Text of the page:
"We welcome the proposal for people of retirement age to retain their entitlement to the Mobility Component of Adult Disability Payment. This will safeguard clients from a gap in support or loss of income at the point of retirement." (Disabled People's Organisation)

The main concerns were linked to the upper age limit. There was some misunderstanding that the regulations meant that Adult Disability Payment would cease when an applicant reached retirement age, that those who became disabled after retirement age would not be eligible for support, or that those whose mobility worsened as a result of an existing degenerative condition would not be eligible for an uplift in their entitlement. Such misunderstanding may indicate a need for greater clarity of communications in this regard.

Further, it was suggested that, if applicants were expected to move to another benefit on retirement, this needed to be made clearer within the regulations:

"A disabled person should be entitled to the same level of financial support received prior to reaching State Pension Age, as after, or a transfer to another benefit without financial loss." (Individual)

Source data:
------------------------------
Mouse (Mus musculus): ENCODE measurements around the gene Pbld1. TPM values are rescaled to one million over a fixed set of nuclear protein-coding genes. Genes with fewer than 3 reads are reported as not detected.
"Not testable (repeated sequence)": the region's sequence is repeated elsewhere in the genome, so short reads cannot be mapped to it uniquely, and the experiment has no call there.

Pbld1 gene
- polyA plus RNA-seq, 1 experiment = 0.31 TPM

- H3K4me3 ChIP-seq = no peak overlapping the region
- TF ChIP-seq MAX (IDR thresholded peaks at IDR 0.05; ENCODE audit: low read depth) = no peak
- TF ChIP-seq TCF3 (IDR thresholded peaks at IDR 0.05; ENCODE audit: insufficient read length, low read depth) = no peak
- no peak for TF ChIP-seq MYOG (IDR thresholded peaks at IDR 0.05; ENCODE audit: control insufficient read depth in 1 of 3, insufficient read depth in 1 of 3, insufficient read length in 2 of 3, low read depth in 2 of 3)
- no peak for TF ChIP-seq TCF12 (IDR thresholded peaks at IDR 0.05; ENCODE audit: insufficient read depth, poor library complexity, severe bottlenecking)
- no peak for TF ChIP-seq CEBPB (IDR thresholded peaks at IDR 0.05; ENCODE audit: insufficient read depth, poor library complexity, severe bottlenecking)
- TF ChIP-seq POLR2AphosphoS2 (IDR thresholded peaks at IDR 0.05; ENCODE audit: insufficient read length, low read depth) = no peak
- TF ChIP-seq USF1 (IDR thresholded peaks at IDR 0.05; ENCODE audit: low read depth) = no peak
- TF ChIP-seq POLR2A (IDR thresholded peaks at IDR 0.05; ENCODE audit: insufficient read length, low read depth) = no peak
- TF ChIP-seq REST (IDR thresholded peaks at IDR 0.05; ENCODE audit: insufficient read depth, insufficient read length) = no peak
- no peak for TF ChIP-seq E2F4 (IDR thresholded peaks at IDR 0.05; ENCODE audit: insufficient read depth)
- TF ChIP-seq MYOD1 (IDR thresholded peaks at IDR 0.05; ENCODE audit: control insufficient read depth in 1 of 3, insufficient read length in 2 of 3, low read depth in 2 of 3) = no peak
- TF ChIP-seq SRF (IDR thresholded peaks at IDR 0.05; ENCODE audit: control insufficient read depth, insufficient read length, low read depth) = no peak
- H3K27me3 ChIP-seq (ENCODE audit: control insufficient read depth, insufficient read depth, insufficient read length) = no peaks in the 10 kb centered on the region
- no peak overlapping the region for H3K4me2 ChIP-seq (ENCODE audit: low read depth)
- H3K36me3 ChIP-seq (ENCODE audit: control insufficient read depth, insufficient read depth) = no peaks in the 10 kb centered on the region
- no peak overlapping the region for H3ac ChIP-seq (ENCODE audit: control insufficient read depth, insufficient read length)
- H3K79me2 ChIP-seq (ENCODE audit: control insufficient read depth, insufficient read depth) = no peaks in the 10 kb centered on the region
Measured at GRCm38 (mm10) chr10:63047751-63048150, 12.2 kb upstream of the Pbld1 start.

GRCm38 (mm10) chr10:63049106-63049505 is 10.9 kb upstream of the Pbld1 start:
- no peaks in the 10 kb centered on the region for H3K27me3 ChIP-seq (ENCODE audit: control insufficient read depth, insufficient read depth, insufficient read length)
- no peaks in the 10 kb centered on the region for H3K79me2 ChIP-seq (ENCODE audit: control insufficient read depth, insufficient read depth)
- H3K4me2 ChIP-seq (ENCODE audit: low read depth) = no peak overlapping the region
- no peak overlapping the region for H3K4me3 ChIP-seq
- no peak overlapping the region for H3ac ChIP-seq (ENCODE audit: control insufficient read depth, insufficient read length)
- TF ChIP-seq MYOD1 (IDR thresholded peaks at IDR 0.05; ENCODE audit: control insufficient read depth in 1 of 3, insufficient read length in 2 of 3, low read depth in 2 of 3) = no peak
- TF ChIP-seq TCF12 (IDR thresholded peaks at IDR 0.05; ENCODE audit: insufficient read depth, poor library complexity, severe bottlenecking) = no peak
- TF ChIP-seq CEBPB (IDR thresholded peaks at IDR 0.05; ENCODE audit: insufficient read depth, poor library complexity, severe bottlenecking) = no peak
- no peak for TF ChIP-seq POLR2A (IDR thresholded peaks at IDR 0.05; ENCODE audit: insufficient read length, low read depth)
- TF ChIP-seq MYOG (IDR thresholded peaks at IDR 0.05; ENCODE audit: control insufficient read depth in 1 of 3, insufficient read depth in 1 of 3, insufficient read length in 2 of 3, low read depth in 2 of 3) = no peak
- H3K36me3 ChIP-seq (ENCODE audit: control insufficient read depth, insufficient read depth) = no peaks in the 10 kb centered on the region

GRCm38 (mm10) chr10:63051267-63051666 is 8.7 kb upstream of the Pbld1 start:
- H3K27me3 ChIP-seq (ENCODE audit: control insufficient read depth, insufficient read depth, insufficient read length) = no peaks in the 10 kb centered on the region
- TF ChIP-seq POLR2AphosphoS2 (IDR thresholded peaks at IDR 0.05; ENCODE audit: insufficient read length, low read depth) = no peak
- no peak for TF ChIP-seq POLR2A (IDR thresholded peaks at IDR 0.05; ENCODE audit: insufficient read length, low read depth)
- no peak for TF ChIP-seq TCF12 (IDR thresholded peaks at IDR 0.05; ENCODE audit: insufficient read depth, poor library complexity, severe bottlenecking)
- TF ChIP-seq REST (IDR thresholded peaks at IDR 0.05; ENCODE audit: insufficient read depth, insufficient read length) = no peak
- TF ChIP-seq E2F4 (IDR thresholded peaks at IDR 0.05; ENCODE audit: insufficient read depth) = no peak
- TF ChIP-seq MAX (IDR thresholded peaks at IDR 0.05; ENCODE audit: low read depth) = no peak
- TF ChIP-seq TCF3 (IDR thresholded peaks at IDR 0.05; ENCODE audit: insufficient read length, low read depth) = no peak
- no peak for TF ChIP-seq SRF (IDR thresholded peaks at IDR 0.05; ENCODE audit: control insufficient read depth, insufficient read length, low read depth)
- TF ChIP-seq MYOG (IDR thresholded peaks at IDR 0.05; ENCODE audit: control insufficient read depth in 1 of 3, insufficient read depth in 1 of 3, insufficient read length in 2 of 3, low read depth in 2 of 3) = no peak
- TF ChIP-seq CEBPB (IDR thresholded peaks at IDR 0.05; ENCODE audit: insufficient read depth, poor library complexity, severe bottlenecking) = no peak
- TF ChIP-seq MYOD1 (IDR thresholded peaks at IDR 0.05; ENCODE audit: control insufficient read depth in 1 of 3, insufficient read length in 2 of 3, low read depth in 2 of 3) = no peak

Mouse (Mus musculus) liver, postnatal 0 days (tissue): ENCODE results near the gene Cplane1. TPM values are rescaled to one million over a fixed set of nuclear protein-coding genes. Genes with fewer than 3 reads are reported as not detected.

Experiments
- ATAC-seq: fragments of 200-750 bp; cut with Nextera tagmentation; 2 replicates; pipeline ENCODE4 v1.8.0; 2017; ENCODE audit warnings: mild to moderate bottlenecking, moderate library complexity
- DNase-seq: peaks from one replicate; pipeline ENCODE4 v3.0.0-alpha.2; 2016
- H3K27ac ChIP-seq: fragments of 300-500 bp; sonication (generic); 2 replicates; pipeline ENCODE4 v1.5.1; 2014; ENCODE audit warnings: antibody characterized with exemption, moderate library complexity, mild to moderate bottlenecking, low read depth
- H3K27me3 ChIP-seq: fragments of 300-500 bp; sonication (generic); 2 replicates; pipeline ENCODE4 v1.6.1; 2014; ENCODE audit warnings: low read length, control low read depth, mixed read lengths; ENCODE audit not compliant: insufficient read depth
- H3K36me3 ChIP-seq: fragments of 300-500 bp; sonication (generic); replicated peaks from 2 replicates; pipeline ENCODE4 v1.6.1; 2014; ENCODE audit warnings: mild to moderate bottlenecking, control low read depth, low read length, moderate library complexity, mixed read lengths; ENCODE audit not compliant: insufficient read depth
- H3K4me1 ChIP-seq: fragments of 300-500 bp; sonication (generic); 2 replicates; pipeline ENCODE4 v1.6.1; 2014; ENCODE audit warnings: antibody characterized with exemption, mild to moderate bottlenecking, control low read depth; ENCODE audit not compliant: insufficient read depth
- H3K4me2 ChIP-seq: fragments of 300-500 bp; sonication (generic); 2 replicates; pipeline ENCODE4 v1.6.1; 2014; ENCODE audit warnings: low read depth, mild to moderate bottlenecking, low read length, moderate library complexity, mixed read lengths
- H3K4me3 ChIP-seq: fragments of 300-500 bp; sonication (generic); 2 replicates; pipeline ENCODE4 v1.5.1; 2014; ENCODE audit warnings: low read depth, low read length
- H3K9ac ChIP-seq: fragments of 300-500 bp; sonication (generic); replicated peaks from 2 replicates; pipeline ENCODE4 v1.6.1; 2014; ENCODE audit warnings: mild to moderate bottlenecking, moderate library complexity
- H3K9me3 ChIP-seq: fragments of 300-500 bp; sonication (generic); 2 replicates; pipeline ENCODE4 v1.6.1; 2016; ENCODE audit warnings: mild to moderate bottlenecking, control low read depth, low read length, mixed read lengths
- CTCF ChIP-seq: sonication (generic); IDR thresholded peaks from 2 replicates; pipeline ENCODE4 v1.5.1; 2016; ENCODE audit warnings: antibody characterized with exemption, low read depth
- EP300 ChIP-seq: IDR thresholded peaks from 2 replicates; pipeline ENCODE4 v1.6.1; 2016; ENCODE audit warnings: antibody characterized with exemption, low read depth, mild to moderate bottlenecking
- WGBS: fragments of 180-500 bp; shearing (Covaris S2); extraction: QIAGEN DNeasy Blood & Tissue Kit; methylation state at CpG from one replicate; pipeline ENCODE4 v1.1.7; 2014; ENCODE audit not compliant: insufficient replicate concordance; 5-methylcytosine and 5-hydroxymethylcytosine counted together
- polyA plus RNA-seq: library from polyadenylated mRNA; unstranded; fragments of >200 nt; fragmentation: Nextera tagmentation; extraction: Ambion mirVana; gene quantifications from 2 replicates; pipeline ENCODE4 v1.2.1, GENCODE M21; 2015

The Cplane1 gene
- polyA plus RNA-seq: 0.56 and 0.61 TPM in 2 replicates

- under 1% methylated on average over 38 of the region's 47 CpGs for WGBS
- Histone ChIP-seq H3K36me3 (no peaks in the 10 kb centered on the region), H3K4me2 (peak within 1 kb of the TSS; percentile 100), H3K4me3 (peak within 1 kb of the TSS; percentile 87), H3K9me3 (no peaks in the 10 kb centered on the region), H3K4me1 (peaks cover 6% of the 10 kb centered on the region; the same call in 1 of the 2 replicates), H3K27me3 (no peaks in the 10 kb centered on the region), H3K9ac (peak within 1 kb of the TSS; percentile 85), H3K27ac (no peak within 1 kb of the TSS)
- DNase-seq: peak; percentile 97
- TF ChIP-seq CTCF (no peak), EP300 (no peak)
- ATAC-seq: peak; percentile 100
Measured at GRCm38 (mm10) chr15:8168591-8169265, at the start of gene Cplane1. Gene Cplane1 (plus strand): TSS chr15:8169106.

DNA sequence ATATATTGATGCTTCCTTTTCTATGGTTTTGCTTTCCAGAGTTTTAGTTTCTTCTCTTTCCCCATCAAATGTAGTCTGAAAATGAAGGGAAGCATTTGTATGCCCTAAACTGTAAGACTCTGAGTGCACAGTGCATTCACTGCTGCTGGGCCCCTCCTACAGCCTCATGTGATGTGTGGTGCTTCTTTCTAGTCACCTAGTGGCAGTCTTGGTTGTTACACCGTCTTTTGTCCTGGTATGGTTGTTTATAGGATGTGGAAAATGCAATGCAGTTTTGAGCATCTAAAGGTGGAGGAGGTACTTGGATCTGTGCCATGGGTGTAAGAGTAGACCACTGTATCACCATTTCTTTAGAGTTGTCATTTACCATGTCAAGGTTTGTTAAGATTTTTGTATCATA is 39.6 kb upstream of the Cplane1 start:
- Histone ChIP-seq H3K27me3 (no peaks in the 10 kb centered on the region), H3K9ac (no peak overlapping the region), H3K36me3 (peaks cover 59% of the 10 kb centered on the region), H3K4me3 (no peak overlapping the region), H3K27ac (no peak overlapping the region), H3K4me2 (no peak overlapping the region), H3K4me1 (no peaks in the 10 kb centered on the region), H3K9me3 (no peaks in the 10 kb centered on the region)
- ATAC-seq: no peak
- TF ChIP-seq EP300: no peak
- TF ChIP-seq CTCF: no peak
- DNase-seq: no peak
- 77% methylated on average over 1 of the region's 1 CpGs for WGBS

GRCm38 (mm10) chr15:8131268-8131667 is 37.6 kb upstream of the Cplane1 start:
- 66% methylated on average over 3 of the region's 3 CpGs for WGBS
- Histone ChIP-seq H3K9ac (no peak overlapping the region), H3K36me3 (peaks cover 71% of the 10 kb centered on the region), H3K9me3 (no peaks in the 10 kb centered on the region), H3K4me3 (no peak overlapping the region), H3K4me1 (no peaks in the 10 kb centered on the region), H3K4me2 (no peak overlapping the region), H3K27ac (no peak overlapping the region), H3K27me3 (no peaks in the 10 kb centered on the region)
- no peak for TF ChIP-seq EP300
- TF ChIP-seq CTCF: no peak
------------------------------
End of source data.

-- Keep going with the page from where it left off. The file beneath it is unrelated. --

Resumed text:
"People may become disabled after reaching pension age, what protection is in place for them?" (Individual)

"In our view, it is discriminatory not to provide mobility support when an individual's mobility has deteriorated after they have reached state pension age." (Disabled People's Organisation)

Similarly, one respondent questioned whether the age based regulations would result in financial penalties for disabled people who chose to continue working beyond retirement age.

The system for progression from Child Disability Payment to Adult Disability Payment was also discussed by a few respondents. One suggested that a smooth transition system would be needed, while another felt that this should be an automatic transition in order to avoid stress and support the pursuit of higher/further education (or that the age of transition should be raised to 21 to avoid any impact on education). For young people living with a mental health condition, a suggestion was made that the Scottish Government should mitigate the potentially traumatic and stigmatising effects of transferring from Disability Living Allowance or Child Disability Payment to Adult Disability Payment at 16. To achieve this, it was suggested that either a single Disability Payment system for children and adults should be offered or that individuals should be allowed to decide the point at which they transfer their award within a longer time-frame (for example, between the ages of 16 and 21).